In these days of “fake news” and distorted facts, we encourage all NCIL activists to be well-versed regarding the President’s proposed budget, especially its designs on cutting Social Security despite assurances this would not happen. We know it is often difficult to make a salient and defensible argument to those who would seek to support these cuts without hard evidence backing up our assertions. The following article from The Hill sheds some great light and provides at least a layperson’s background to speak effectively to this important issue. As is the case with myriad issues we, as purveyors of the Independent Living Movement and all it entails, are often the strongest, most trusted voice when it comes to issues affecting the disability community locally, regionally, nationally, and globally. Our Truth is undeniable!

Join Our Partner, the LEAD Center, for a Free Webinar – Guided Group Discovery: Paving the Way to Employment

LEAD Center Logo - www.leadcenter.orgDon’t miss this webinar on Guided Group Discovery: Paving the Way to Employment, in which we will share materials you can use to implement Guided Group Discovery through cross-system partnerships. You also will hear about the many pilot projects in which Guided Group Discovery has been used, and hear from implementers from the public workforce system and their disability partners.  [Read more…]

Raise the Wage Act of 2017 Will Eliminate Subminimum Wages for People with Disabilities

Earlier today Senator Bernie Sanders (VT), Senator Patty Murray (WA), Congressman Bobby Scott (VA), and Congressman Keith Ellison (MN) introduced the Raise the Wage Act of 2017. NCIL supports this legislation and is thankful to its sponsors for taking a step in the right direction toward fair pay for workers, including workers with disabilities.

NCIL logo - National Council on Independent LivingThere are several key provisions in this bill: the minimum wage would be incrementally increased to $15 an hour; tipped minimum wage would be phased out; and the ability of employers to pay employees with disabilities subminimum wage would be sunset. NCIL is very excited to see the inclusion of people with disabilities and the use of 14(c) waivers in this bill.

The use of 14(c) waivers to pay people with disabilities less than the minimum wage – sometimes just pennies per hour – is a practice NCIL has long opposed. Paying people lower wages on the basis of their disability is discrimination, and this discrimination is one of the factors that has led people with disabilities to experience double the rate of poverty as people without disabilities. This bill takes a practical approach to the issue by providing transition assistance for businesses that have relied on 14(c) certificates to ensure the successful shift to higher wages. Moreover, information on competitive integrated employment will be provided to people with disabilities employed under these programs. These are both important measures that will help to ensure a successful move away from subminimum wages and toward closing the massive wage gap.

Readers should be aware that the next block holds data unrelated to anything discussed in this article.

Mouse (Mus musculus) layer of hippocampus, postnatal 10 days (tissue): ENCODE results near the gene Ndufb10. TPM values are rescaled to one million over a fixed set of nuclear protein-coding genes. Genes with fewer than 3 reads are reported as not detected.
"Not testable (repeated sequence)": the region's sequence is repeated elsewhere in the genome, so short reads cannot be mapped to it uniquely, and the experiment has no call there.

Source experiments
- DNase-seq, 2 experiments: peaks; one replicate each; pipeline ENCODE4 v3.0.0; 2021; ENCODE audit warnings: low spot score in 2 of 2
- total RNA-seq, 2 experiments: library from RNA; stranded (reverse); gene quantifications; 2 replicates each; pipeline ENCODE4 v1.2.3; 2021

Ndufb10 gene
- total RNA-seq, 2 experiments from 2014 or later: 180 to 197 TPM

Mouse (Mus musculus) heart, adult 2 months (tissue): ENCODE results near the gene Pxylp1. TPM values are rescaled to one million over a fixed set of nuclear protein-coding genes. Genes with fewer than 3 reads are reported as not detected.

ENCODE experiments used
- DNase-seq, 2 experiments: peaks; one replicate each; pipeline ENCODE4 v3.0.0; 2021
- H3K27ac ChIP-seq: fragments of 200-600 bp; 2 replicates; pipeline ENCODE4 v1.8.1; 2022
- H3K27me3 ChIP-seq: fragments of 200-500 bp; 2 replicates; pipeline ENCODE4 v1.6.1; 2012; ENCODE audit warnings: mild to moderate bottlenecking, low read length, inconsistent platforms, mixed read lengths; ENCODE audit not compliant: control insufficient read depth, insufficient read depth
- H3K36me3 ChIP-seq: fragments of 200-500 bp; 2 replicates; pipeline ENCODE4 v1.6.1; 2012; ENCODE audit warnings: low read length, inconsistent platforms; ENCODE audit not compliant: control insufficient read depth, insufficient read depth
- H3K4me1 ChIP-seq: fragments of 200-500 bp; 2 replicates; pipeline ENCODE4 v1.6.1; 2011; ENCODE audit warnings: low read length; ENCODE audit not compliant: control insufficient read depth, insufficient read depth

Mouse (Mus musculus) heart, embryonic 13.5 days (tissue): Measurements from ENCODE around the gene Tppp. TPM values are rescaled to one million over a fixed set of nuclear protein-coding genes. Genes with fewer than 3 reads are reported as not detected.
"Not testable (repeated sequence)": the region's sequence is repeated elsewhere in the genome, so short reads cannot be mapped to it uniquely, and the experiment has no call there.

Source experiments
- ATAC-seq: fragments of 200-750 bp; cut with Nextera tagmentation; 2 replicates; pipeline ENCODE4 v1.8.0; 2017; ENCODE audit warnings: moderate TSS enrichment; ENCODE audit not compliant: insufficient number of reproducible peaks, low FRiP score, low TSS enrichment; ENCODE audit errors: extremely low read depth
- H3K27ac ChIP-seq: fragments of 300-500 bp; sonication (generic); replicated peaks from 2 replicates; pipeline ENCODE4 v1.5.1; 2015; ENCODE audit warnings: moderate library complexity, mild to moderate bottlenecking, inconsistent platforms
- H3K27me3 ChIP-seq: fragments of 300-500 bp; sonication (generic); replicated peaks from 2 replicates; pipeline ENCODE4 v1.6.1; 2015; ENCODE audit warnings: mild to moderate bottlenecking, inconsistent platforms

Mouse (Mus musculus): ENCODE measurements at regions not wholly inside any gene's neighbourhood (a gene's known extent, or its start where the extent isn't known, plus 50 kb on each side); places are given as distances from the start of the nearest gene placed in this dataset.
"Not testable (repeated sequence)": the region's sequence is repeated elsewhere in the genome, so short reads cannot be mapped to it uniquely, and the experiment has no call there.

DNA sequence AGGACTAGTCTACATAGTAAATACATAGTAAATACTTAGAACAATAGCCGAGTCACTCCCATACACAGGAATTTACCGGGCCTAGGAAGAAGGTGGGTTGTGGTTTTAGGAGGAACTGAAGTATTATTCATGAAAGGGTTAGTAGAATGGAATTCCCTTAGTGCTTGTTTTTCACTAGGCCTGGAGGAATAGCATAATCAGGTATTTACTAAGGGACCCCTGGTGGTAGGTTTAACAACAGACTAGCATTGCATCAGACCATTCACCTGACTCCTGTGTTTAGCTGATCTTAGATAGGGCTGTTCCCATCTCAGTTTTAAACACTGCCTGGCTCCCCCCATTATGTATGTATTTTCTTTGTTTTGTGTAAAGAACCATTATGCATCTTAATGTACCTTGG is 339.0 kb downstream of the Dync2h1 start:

People deserve to be paid fairly for their labor, and NCIL applauds the introduction of this legislation. The Raise the Wage Act of 2017 is a step toward eliminating the inequality that low-wage workers face, and a shift toward fair pay for people with disabilities. This bill will benefit workers, but it will also benefit communities, the economy, and the very businesses that employ these workers. The Raise the Wage Act of 2017 is a strong piece of legislation that we hope to see pass in the 115th Congress.

Join Our Partner, the LEAD Center, for a Webinar on ABLE Accounts

The LEAD Center, in collaboration with the ABLE National Resource Center, will be holding a webinar focused on how individuals with disabilities, and their families, can use ABLE Accounts to increase their financial stability and produce more positive employment outcomes.

LEAD Center Logo -

The webinar will take place on April 27 at 3:00-4:30 p.m. EST and aims to demonstrate how provisions in the ABLE Act can enable people with disabilities to achieve competitive integrated employment, begin to save more than $2,000 without fear of loss of SSI and Medicaid eligibility and set longer term goals for financial stability and self-determined and self-directed lives.  [Read more…]

Research Finds Individuals with Disabilities More Likely to be Employed in States with Expanded Medicaid

Individuals with disabilities are significantly more likely to be employed if they live in a state that has expanded Medicaid under the Affordable Care Act, a new study has found. The findings show expansion has allowed individuals with disabilities to increase their employment and not be required to live in total poverty to maintain their Medicaid coverage. Expansion not only enables people with disabilities to work more, which research has shown leads to greater quality of life, but contradicts the argument some have made that Medicaid expansion would “kill jobs” or be prohibitively expensive.

“Our finding has two major health and policy implications. First, in Medicaid expansion states, working-age adults with disabilities no longer will be required to be impoverished and apply for federal disability benefits to be eligible for public health insurance coverage,” the researchers wrote. “Second, to the extent that increased earnings and asset accumulation lead to improved health outcomes and decreased dependence on cash assistance, the shift from means-tested Medicaid coverage to expansion coverage could result in long-term cost savings to state and federal governments.”

Debate about the Affordable Care Act has been intense and discussions of repealing or replacing it have intensified since the election. This article sheds a great deal of light on the importance of the ACA and its impact on Medicaid expansion across the nation, both for states that have opted to expand Medicaid and those still considering this option.

“Medicaid expansion is empowering people with disabilities to go to work, and we would hate to see that rolled back because we could lose those gains.” – Jean Hall  [Read more…]